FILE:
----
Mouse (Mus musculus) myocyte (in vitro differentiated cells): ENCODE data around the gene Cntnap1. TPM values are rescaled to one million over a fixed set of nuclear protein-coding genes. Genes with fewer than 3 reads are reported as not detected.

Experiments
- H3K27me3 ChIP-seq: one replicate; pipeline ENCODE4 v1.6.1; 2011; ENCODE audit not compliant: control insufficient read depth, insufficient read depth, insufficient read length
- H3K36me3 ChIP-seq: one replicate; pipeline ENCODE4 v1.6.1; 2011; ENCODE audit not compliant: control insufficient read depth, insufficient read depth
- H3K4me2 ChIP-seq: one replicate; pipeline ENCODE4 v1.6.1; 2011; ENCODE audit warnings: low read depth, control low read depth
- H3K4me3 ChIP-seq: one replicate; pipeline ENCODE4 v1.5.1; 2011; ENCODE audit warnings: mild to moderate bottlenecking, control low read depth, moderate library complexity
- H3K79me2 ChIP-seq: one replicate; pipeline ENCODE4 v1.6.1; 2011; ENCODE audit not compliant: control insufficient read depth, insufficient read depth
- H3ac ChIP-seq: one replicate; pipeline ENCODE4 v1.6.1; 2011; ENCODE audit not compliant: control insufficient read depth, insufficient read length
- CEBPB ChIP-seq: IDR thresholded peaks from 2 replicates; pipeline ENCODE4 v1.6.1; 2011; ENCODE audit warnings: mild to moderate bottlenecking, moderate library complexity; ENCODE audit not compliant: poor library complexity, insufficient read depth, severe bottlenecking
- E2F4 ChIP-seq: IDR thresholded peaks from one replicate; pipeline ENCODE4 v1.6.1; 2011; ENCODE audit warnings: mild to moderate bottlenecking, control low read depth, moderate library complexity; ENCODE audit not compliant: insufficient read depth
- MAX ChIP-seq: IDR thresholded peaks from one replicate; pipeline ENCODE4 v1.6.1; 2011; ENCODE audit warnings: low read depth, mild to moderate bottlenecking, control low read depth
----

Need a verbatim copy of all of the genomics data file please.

Mouse (Mus musculus) myocyte (in vitro differentiated cells): ENCODE data around the gene Cntnap1. TPM values are rescaled to one million over a fixed set of nuclear protein-coding genes. Genes with fewer than 3 reads are reported as not detected.

Experiments
- H3K27me3 ChIP-seq: one replicate; pipeline ENCODE4 v1.6.1; 2011; ENCODE audit not compliant: control insufficient read depth, insufficient read depth, insufficient read length
- H3K36me3 ChIP-seq: one replicate; pipeline ENCODE4 v1.6.1; 2011; ENCODE audit not compliant: control insufficient read depth, insufficient read depth
- H3K4me2 ChIP-seq: one replicate; pipeline ENCODE4 v1.6.1; 2011; ENCODE audit warnings: low read depth, control low read depth
- H3K4me3 ChIP-seq: one replicate; pipeline ENCODE4 v1.5.1; 2011; ENCODE audit warnings: mild to moderate bottlenecking, control low read depth, moderate library complexity
- H3K79me2 ChIP-seq: one replicate; pipeline ENCODE4 v1.6.1; 2011; ENCODE audit not compliant: control insufficient read depth, insufficient read depth
- H3ac ChIP-seq: one replicate; pipeline ENCODE4 v1.6.1; 2011; ENCODE audit not compliant: control insufficient read depth, insufficient read length
- CEBPB ChIP-seq: IDR thresholded peaks from 2 replicates; pipeline ENCODE4 v1.6.1; 2011; ENCODE audit warnings: mild to moderate bottlenecking, moderate library complexity; ENCODE audit not compliant: poor library complexity, insufficient read depth, severe bottlenecking
- E2F4 ChIP-seq: IDR thresholded peaks from one replicate; pipeline ENCODE4 v1.6.1; 2011; ENCODE audit warnings: mild to moderate bottlenecking, control low read depth, moderate library complexity; ENCODE audit not compliant: insufficient read depth
- MAX ChIP-seq: IDR thresholded peaks from one replicate; pipeline ENCODE4 v1.6.1; 2011; ENCODE audit warnings: low read depth, mild to moderate bottlenecking, control low read depth